That photograph on the right? That is Horace Greasley looking down at Himler. As Peter outlines,
He admitted to not know how the man was, only that he was a high ranking Nazi. He is shirtless because he was showing Himmler how skinny he was and was requesting more rations for the prisoner. Because that is what you do when you are carrying on a secret love affair with a Jewish girl that could get you killed, you stand up to the head of the SS and the guy most responsible for the Holocaust.He was maybe 25 when that was happened. What else did he do?
The reason for the frequency with which Greasley put his life in danger, he admitted with engaging good humour and frankness, was simple: he had embarked on a romance with a local German girl. Rosa Rauchbach was, if anything, running even greater risks than Greasley.
A translator at the camp where he was imprisoned, she had concealed her Jewish roots from the Nazis. Discovery of their affair would almost certainly have meant doom for them both.
Greasley recounted the almost incredible details of his wartime romance in the book Do The Birds Still Sing In Hell? (2008), which he had been "thinking about and threatening to write" for almost 70 years. But while the book is described as an "autobiographical novel", the story was largely confirmed at his debriefing by MI9 intelligence officers shortly after the war.
He was 20 and working as a young hairdresser when Hitler invaded Czechoslovakia,
But his war proved a short one. After seven weeks' training with the 2nd/5th Battalion Leicestershire Regiment, he landed in France at the end of the "Phoney War" as one of the British Expeditionary Force; on May 25 1940, during the retreat to Dunkirk, he was taken prisoner at Carvin, south of Lille.
There followed a 10-week forced march across France and Belgium to Holland and a three-day train journey to prison camps in Polish Silesia, then annexed as part of Germany. Many died on the way, and Greasley reckoned himself lucky to have survived.
In the second PoW camp to which he was assigned, near Lamsdorf, he encountered the 17-year-old daughter of the director of the marble quarry to which the camp was attached.
She was working as an interpreter for the Germans, and, emaciated as he was, there was, Greasley said, an undeniable and instant mutual attraction.
Within a few weeks Greasley and Rosa were conducting their affair in broad daylight and virtually under the noses of the German guards – snatching meetings for trysts in the camp workshops and wherever else they could find. But at the end of a year, just as he was realising how much he cared for Rosa, Greasley was transferred to Freiwaldau, an annex of Auschwitz, some 40 miles away.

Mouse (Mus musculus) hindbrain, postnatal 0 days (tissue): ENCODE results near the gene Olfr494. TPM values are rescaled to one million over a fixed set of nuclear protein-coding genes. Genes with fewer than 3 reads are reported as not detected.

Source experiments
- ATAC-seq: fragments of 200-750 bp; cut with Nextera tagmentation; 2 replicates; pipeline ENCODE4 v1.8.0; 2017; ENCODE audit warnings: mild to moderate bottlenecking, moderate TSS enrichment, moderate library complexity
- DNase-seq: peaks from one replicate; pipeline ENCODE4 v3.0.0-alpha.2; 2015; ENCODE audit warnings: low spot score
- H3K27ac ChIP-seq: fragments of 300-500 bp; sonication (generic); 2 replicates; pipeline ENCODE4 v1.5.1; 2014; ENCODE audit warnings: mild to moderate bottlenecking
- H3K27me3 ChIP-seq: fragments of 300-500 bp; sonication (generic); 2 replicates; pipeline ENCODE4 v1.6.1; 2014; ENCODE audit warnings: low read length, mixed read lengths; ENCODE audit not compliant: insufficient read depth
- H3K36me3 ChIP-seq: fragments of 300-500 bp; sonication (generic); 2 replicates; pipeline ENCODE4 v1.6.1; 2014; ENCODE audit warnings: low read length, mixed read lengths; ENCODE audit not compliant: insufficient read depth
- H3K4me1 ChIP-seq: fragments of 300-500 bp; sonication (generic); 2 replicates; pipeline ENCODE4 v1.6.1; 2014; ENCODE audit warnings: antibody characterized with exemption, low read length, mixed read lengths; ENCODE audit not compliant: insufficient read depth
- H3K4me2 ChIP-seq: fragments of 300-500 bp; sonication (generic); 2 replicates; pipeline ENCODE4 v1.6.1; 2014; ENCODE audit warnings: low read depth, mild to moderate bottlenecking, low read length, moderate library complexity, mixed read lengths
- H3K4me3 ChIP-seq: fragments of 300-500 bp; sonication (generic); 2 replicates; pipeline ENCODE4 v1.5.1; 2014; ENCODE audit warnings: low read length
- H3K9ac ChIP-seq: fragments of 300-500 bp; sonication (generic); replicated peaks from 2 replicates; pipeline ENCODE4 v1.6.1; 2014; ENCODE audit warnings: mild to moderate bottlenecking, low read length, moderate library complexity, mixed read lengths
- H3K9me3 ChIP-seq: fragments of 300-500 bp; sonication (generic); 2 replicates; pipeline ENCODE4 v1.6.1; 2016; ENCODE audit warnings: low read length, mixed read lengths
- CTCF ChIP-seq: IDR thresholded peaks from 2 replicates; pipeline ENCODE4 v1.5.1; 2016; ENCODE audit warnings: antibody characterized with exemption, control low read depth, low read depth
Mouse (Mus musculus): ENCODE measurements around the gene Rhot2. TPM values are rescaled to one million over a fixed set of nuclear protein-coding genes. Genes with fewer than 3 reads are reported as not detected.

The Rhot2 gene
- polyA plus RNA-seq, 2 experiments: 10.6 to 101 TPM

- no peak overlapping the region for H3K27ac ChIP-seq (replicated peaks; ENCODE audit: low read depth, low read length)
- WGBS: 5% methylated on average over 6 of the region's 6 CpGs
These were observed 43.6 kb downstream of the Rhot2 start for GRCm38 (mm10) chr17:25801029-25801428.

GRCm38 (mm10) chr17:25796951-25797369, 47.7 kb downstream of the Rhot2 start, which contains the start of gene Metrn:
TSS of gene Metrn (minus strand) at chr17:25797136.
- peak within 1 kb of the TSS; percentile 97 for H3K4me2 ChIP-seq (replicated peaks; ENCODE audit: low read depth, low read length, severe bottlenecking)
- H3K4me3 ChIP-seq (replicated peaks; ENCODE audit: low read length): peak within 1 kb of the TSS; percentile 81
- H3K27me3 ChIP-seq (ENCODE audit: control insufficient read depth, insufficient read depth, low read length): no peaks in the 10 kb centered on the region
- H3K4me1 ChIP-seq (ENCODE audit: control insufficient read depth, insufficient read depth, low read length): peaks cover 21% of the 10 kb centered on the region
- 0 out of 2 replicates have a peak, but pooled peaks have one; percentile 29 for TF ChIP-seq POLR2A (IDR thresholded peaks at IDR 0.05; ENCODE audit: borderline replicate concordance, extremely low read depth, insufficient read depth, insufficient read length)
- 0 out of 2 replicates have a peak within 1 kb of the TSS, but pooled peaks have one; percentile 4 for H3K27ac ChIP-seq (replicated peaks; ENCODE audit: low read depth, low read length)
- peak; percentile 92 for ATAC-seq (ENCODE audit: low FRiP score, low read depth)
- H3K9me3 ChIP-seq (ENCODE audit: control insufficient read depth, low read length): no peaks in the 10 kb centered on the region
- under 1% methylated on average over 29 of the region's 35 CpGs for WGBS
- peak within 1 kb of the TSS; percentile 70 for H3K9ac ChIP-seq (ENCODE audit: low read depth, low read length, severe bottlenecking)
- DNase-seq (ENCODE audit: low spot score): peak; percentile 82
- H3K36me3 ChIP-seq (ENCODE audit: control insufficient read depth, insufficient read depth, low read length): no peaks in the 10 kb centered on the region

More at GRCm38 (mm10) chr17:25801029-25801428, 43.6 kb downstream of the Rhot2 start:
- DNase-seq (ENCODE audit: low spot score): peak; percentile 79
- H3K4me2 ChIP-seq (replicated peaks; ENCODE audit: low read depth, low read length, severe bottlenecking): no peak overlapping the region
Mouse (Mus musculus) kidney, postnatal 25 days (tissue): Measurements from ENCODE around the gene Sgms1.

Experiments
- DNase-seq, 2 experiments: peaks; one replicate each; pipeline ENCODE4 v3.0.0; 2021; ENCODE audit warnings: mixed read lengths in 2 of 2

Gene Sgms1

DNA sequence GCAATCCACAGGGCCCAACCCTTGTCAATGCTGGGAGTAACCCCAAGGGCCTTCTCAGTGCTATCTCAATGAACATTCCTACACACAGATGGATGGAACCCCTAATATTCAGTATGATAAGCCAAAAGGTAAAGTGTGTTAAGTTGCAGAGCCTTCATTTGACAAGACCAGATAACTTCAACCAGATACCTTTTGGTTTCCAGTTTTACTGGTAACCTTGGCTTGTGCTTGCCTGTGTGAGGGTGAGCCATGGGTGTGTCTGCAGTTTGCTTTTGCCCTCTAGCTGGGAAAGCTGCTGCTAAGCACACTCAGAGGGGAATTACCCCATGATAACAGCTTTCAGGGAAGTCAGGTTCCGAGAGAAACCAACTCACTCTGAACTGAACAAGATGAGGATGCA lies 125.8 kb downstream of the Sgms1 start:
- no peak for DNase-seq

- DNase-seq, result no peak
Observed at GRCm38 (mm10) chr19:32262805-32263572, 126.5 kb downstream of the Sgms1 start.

The only way to carry on the love affair was to break out of his camp.
Sometimes, Greasley reckoned, he made the return journey three or more times a week, depending on whether Rosa's duties among various camps brought her to his vicinity. His persistence in their love affair was not the only testimony to his daring. A wartime photograph shows Heinrich Himmler, head of the SS, inspecting a prison camp and a shirtless skinny PoW close to the fence confronting him.
Rosa repaid his attentions, he said, by providing small food parcels and pieces of equipment for him to take back into the camp, eventually including radio parts which enabled 3,000 prisoners to keep up with the news by listening to the BBC.
Greasley was held prisoner, working for the Germans in quarries and factories, for five years less one day, and was finally liberated on May 24 1945. He still received letters from Rosa after the war's end, and was able to vouch for her when she applied to work as an interpreter for the Americans.
Not long after Greasley got back to Britain, however, he received news that Rosa had died in childbirth, with the infant perishing too. Horace Greasley said he never knew for certain whether or not the child was his.
After demobilisation he returned to Leicestershire, swearing that he would never take orders from anyone again. He ran a hairdressers', a taxi firm and a haulage company in Coalville, where he met his wife, Brenda, at a fancy dress party in 1970. They married in 1975, retiring to the Costa Blanca in Spain in 1988.
Greasley was delighted with the publication of his book and was to have undertaken a return visit to Silesia for a television company this spring, having, he said, been promised the company of "a very attractive 21-year-old female nurse for the entire journey". He died in his sleep before the offer could be made good.
Horace Greasley is survived by his wife and by their son and daughter.